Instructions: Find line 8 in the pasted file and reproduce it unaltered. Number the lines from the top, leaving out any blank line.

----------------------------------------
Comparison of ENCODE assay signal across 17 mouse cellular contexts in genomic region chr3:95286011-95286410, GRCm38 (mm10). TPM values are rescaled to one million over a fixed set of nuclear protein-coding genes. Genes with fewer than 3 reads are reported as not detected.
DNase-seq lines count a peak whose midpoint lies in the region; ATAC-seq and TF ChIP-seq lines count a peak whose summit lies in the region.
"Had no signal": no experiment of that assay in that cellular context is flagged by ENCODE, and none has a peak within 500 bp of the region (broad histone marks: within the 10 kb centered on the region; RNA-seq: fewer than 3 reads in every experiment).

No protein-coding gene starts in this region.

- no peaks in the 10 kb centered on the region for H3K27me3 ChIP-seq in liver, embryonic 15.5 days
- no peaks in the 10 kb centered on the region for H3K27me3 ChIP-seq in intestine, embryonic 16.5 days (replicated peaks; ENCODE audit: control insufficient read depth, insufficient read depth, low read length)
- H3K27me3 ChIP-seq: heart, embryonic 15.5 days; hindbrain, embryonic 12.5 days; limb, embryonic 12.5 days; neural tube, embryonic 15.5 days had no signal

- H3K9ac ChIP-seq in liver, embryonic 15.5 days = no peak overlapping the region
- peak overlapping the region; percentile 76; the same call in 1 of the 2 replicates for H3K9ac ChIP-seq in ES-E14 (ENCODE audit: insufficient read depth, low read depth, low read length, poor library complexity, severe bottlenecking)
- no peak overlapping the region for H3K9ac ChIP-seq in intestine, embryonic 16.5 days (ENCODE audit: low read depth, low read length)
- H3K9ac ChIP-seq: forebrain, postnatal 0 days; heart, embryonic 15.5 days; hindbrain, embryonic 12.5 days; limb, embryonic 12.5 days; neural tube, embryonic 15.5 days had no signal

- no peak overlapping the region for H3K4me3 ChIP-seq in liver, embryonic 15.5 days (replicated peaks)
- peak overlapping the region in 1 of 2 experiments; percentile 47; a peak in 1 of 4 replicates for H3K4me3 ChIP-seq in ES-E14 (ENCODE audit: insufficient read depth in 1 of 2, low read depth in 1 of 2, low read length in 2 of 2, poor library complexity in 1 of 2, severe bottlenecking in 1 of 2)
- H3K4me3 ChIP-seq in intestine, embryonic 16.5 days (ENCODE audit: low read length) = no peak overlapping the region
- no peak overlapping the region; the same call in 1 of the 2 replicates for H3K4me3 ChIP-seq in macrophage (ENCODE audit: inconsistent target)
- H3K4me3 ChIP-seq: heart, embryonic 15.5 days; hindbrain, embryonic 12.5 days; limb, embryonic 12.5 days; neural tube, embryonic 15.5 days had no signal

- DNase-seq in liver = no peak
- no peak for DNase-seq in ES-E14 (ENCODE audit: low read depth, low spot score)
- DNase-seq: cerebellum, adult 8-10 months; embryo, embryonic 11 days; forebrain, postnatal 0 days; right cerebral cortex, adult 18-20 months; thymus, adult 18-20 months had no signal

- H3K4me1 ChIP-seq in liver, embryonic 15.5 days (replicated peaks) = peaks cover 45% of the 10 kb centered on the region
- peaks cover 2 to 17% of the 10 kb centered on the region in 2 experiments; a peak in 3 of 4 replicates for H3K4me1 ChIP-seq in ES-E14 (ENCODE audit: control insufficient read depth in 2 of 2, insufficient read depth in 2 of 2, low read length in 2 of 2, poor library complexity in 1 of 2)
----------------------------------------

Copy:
- H3K9ac ChIP-seq in liver, embryonic 15.5 days = no peak overlapping the region